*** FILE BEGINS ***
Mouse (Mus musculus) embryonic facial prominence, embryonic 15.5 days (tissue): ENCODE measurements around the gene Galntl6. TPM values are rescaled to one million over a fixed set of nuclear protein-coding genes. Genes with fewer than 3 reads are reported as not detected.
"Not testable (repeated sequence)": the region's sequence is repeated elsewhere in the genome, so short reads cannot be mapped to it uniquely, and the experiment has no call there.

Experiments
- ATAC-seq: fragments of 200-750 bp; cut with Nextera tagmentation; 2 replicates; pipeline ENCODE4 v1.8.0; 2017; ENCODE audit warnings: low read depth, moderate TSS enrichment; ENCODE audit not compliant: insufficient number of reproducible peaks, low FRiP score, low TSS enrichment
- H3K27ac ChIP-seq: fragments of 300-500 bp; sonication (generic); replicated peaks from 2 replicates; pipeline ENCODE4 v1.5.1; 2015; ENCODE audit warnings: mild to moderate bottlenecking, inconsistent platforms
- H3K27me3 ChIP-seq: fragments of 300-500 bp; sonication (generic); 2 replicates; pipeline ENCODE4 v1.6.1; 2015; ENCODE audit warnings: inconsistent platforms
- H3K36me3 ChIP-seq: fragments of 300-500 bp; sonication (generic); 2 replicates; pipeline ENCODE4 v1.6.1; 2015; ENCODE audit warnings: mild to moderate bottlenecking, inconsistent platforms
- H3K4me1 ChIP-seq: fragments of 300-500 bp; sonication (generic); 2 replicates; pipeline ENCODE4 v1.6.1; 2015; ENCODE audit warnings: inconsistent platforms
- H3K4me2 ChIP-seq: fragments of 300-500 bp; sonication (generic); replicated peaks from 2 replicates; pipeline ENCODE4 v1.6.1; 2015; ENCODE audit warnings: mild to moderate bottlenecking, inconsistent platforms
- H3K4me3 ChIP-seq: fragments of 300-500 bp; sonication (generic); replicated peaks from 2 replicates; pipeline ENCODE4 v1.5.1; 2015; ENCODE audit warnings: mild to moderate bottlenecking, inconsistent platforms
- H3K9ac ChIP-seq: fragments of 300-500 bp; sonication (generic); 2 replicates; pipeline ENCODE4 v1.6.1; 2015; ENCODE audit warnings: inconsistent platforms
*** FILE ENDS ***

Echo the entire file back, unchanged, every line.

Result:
Mouse (Mus musculus) embryonic facial prominence, embryonic 15.5 days (tissue): ENCODE measurements around the gene Galntl6. TPM values are rescaled to one million over a fixed set of nuclear protein-coding genes. Genes with fewer than 3 reads are reported as not detected.
"Not testable (repeated sequence)": the region's sequence is repeated elsewhere in the genome, so short reads cannot be mapped to it uniquely, and the experiment has no call there.

Experiments
- ATAC-seq: fragments of 200-750 bp; cut with Nextera tagmentation; 2 replicates; pipeline ENCODE4 v1.8.0; 2017; ENCODE audit warnings: low read depth, moderate TSS enrichment; ENCODE audit not compliant: insufficient number of reproducible peaks, low FRiP score, low TSS enrichment
- H3K27ac ChIP-seq: fragments of 300-500 bp; sonication (generic); replicated peaks from 2 replicates; pipeline ENCODE4 v1.5.1; 2015; ENCODE audit warnings: mild to moderate bottlenecking, inconsistent platforms
- H3K27me3 ChIP-seq: fragments of 300-500 bp; sonication (generic); 2 replicates; pipeline ENCODE4 v1.6.1; 2015; ENCODE audit warnings: inconsistent platforms
- H3K36me3 ChIP-seq: fragments of 300-500 bp; sonication (generic); 2 replicates; pipeline ENCODE4 v1.6.1; 2015; ENCODE audit warnings: mild to moderate bottlenecking, inconsistent platforms
- H3K4me1 ChIP-seq: fragments of 300-500 bp; sonication (generic); 2 replicates; pipeline ENCODE4 v1.6.1; 2015; ENCODE audit warnings: inconsistent platforms
- H3K4me2 ChIP-seq: fragments of 300-500 bp; sonication (generic); replicated peaks from 2 replicates; pipeline ENCODE4 v1.6.1; 2015; ENCODE audit warnings: mild to moderate bottlenecking, inconsistent platforms
- H3K4me3 ChIP-seq: fragments of 300-500 bp; sonication (generic); replicated peaks from 2 replicates; pipeline ENCODE4 v1.5.1; 2015; ENCODE audit warnings: mild to moderate bottlenecking, inconsistent platforms
- H3K9ac ChIP-seq: fragments of 300-500 bp; sonication (generic); 2 replicates; pipeline ENCODE4 v1.6.1; 2015; ENCODE audit warnings: inconsistent platforms